Edit and replace the code used to generate service account credentials from a provided JSON file to instead use the built-in credentials for Compute Engine, which is what is running under the hood of the Cloud Shell.

Replace the following code:

    def __init__(self, service_account_json):
        credentials = ServiceAccountCredentials.from_json_keyfile_name(
            service_account_json, API_SCOPES)


    def __init__(self, service_account_json):        
        from google.auth import compute_engine
        credentials = compute_engine.Credentials()

Now that you have changed the server to use the Compute Engine credentials, start the server using the following syntax:

python \
    --project_id="PROJECT_ID" \

For example, if you used the example values in previous commands, the command is:

python \
    --project_id="${DEVSHELL_PROJECT_ID:-Cloud Shell}" \

When the server starts, you will see the message "Listening for messages on projects/your-project-id/subscriptions/tour,"which indicates the server is running.

Add a new tab to your Cloud Shell by clicking the + icon on the menu bar. Navigate to the device sample folder and initialize your virtual environment using the following commands:

cd python-docs-samples/iot/api-client/end_to_end_example
source env/bin/activate

Retrieve the latest root certificate from Google:


Now, connect the virtual device using the private key, registry ID, device ID, and so on:

python \
  --registry_id tour-registry \
  --device_id test-dev \
  --project_id "${DEVSHELL_PROJECT_ID:-Cloud Shell}" \
  --private_key_file rsa_private.pem \
  --algorithm RS256 \
  --ca_certs roots.pem \
  --cloud_region us-central1

When you connect the device, it will show and report its temperature, which increases when the fan is turned off. If the fan is enabled, the virtual device's temperature will decrease. Because the device is controlled from the server, which is analyzing the stream of incoming sensor data and making this decision for it, the device does not need to be aware of the conditions for enabling or disabling its fan.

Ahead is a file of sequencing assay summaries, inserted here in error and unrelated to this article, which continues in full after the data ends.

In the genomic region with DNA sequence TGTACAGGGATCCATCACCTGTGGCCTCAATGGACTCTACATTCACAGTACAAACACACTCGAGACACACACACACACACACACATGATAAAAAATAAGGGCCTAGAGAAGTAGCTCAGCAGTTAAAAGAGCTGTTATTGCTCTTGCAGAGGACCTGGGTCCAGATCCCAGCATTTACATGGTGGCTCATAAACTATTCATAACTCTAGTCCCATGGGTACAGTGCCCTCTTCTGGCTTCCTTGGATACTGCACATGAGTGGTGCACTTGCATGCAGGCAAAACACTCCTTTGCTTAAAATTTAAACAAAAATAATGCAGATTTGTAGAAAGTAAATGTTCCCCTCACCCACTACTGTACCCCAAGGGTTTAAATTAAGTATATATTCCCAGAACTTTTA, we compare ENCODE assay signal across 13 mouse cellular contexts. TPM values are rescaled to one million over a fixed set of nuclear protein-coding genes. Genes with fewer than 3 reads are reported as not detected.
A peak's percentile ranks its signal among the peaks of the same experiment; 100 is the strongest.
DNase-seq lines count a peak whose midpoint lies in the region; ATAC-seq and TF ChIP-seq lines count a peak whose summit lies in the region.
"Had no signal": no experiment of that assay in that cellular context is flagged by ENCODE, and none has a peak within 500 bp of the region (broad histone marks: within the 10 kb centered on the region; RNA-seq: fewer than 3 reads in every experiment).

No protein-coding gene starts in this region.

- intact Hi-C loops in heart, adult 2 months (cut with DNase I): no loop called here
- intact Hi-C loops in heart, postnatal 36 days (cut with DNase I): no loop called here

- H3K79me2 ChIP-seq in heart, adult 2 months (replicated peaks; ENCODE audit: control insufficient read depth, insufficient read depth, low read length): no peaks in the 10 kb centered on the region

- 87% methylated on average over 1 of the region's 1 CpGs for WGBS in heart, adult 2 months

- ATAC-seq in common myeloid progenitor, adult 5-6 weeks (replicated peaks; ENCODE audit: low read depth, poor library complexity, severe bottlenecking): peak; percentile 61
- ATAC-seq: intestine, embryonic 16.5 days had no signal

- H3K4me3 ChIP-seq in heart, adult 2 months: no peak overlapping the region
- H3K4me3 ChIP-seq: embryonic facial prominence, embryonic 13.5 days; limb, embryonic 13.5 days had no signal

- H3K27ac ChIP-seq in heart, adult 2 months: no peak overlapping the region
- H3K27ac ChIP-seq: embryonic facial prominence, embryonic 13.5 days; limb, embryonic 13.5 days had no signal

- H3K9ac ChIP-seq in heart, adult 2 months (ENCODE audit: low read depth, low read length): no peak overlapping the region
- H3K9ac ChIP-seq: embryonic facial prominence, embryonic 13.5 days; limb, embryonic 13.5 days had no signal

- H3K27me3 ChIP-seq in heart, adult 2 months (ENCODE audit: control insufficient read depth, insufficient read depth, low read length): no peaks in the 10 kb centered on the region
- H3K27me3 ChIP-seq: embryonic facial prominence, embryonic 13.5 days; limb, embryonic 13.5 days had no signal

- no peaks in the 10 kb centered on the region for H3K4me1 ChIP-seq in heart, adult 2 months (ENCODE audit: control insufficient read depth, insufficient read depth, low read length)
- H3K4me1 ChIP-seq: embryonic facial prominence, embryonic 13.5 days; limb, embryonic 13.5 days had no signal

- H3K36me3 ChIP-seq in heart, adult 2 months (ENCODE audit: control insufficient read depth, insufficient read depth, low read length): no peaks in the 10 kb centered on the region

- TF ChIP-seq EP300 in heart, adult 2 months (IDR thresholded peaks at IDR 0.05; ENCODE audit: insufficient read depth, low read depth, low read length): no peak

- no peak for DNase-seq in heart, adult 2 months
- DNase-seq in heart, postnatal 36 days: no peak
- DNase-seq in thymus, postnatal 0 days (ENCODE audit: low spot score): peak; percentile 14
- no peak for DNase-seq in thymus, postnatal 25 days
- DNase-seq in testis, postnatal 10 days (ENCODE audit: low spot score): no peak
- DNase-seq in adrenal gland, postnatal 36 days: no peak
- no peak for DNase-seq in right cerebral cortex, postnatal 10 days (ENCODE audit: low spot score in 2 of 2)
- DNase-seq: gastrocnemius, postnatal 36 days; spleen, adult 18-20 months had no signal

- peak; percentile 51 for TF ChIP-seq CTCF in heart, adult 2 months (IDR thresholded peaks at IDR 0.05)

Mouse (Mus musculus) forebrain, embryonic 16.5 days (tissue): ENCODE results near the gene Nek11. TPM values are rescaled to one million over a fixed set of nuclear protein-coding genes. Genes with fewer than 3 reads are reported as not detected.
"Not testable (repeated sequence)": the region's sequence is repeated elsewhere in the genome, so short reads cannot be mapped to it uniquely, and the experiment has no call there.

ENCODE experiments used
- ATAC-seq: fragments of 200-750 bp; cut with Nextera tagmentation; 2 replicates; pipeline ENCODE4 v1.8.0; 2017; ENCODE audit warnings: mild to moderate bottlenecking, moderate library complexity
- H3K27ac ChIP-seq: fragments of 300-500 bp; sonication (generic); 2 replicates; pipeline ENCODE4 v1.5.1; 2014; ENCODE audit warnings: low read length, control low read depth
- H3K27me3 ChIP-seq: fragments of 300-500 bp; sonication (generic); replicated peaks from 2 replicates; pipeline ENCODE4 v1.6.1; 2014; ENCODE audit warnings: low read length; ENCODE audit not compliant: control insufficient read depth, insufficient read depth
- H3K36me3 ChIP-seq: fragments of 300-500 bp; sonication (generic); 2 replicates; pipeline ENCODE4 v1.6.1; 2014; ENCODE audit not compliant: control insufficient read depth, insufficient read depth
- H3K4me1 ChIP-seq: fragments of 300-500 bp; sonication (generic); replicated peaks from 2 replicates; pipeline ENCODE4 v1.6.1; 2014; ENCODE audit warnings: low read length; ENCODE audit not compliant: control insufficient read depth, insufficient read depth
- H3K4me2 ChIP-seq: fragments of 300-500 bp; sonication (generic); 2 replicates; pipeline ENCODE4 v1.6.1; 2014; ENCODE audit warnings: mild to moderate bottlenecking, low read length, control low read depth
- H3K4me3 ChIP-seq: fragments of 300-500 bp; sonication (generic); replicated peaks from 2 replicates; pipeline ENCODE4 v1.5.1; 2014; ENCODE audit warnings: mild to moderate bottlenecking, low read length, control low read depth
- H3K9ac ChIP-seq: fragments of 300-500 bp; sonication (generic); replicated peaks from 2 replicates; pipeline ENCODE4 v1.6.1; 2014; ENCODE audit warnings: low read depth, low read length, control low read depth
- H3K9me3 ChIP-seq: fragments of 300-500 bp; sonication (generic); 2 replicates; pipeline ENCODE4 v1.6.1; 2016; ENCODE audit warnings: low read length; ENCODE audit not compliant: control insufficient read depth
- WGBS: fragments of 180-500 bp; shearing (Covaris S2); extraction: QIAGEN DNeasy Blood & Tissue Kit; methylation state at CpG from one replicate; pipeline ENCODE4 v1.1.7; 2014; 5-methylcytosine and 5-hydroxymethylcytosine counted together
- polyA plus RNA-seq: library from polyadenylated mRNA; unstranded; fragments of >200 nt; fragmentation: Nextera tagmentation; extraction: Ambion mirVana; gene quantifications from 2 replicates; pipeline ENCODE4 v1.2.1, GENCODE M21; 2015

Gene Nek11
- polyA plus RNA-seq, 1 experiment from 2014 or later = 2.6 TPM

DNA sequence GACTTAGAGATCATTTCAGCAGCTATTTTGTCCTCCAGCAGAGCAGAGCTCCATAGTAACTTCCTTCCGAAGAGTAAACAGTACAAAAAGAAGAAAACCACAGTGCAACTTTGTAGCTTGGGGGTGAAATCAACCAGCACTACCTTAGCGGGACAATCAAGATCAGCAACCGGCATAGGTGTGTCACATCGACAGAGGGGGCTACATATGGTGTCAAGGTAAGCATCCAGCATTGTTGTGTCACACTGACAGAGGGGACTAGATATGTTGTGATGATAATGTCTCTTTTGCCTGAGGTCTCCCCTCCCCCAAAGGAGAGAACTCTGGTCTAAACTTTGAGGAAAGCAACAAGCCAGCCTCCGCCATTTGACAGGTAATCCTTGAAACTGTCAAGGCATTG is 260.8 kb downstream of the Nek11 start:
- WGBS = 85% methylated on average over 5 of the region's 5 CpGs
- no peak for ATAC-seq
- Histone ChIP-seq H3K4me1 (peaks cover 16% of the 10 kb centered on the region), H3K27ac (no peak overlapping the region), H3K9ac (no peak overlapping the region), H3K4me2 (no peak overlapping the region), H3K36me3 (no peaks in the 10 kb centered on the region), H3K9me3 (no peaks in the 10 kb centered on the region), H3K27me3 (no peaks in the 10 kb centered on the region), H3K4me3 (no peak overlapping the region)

The following section shows the output of the server that is subscribed to the telemetry events from the device.

The device (test-dev) has a temperature of: 11
('Setting fan state for device', u'test-dev', 'to on.')
The device (test-dev) has a temperature of: 10
The device (test-dev) has a temperature of: 9
The device (test-dev) has a temperature of: 8
The device (test-dev) has a temperature of: 7
The device (test-dev) has a temperature of: 6
The device (test-dev) has a temperature of: 5
The device (test-dev) has a temperature of: 4
The device (test-dev) has a temperature of: 3
The device (test-dev) has a temperature of: 2
The device (test-dev) has a temperature of: 1
The device (test-dev) has a temperature of: 0
The device (test-dev) has a temperature of: -1
('Setting fan state for device', u'test-dev', 'to off.')
The device (test-dev) has a temperature of: 0
The device (test-dev) has a temperature of: 1
The device (test-dev) has a temperature of: 2

The following section shows the output of the device that is transmitting its telemetry events to the server.

('Publishing payload', '{"temperature": 11}')
Published message acked.
Received message '{"fan_on": true}' on topic '/devices/test-dev/config' with Qos 1
Fan turned on.
('Publishing payload', '{"temperature": 10}')
Published message acked.
('Publishing payload', '{"temperature": 9}')
Published message acked.
('Publishing payload', '{"temperature": 8}')
Published message acked.
('Publishing payload', '{"temperature": 7}')
Published message acked.
('Publishing payload', '{"temperature": 6}')
Published message acked.
('Publishing payload', '{"temperature": 5}')
Published message acked.
('Publishing payload', '{"temperature": 4}')
Published message acked.
('Publishing payload', '{"temperature": 3}')
Published message acked.
('Publishing payload', '{"temperature": 2}')
Published message acked.
('Publishing payload', '{"temperature": 1}')
Published message acked.
('Publishing payload', '{"temperature": 0}')
Published message acked.
('Publishing payload', '{"temperature": -1}')
Published message acked.
Received message '{"fan_on": false}' on topic '/devices/test-dev/config' with Qos 1
Fan turned off.
('Publishing payload', '{"temperature": 0}')
Published message acked.
('Publishing payload', '{"temperature": 1}')
Published message acked.
('Publishing payload', '{"temperature": 2}')

You have now set up a virtual device and are successfully transmitting telemetry data and receiving configuration changes! At this point you have a basic understanding of Google Cloud IoT Core.

Cleaning up

After you're finished with the codelab, run the following commands to clean up the resources you created on your Cloud account:

gcloud iot devices delete test-dev --region=us-central1 --registry=tour-registry
gcloud iot registries delete tour-registry --region=us-central1
gcloud pubsub subscriptions delete tour-sub
gcloud pubsub topics delete tour-pub